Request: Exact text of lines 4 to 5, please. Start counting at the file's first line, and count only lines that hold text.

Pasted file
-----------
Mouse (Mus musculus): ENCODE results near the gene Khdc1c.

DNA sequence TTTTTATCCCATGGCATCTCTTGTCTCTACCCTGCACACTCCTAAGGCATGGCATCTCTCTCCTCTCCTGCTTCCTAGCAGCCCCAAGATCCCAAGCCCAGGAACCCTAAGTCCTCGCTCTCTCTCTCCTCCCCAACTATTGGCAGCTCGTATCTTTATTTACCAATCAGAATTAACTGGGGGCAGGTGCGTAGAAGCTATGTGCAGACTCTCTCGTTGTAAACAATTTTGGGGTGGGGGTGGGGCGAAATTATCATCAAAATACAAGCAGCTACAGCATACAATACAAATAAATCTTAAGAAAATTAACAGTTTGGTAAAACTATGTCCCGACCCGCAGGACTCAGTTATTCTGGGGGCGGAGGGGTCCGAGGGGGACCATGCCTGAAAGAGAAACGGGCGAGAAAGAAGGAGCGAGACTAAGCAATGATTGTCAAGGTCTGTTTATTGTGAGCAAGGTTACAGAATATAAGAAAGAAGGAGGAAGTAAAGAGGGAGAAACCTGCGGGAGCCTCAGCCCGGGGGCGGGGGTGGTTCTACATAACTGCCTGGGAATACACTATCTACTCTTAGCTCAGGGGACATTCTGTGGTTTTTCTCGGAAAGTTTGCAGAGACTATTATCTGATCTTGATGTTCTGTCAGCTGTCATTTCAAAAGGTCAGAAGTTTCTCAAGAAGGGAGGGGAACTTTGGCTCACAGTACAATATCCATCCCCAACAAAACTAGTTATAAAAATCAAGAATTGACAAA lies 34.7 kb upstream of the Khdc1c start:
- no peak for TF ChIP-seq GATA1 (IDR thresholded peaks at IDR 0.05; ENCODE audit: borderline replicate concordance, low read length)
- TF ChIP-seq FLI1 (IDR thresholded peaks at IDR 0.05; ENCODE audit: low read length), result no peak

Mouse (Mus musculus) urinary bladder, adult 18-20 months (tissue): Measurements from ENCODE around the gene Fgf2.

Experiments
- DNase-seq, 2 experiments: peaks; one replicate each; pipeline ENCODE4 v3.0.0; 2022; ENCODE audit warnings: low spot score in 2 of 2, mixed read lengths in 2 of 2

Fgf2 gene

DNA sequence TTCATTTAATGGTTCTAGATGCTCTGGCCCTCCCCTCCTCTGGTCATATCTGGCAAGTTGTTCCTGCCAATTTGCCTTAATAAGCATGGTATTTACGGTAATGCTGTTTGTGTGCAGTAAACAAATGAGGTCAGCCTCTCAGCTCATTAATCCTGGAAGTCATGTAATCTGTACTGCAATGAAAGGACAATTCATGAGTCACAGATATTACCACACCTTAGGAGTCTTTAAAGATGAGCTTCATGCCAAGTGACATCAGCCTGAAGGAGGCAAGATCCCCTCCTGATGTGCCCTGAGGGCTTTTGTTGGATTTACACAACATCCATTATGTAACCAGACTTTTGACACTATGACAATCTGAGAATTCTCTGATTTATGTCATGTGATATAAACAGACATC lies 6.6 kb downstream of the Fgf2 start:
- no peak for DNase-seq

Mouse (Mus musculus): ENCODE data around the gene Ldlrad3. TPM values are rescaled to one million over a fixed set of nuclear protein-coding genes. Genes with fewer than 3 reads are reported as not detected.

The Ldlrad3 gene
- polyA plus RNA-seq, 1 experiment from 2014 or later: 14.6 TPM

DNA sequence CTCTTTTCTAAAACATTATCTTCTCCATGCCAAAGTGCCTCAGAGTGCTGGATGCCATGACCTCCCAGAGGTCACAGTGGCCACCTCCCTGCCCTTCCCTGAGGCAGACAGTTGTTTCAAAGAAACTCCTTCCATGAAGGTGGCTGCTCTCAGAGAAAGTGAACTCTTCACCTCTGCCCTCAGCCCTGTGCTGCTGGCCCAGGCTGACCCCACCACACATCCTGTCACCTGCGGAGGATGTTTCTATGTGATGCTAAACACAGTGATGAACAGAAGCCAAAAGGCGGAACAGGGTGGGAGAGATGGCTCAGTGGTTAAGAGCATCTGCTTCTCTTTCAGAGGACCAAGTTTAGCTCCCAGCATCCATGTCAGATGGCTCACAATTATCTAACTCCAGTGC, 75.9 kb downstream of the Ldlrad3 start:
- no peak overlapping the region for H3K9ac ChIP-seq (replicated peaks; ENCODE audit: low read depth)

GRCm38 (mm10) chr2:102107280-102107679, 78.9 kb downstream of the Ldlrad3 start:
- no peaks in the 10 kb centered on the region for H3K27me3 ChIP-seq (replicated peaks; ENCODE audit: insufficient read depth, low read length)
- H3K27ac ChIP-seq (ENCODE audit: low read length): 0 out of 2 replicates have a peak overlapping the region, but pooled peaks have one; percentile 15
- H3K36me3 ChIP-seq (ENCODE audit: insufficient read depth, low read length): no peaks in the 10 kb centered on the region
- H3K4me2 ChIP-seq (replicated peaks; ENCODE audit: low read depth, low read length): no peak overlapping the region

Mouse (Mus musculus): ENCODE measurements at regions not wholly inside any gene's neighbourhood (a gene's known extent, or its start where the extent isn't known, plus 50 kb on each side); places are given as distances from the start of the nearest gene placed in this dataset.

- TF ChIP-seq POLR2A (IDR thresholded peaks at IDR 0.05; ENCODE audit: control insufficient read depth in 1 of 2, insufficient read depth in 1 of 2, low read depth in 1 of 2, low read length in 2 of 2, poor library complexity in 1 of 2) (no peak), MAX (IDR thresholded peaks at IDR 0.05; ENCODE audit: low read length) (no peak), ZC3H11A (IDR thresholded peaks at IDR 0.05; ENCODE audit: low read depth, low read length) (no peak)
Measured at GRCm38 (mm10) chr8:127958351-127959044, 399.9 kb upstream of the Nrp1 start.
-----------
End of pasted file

- TF ChIP-seq FLI1 (IDR thresholded peaks at IDR 0.05; ENCODE audit: low read length), result no peak

Mouse (Mus musculus) urinary bladder, adult 18-20 months (tissue): Measurements from ENCODE around the gene Fgf2.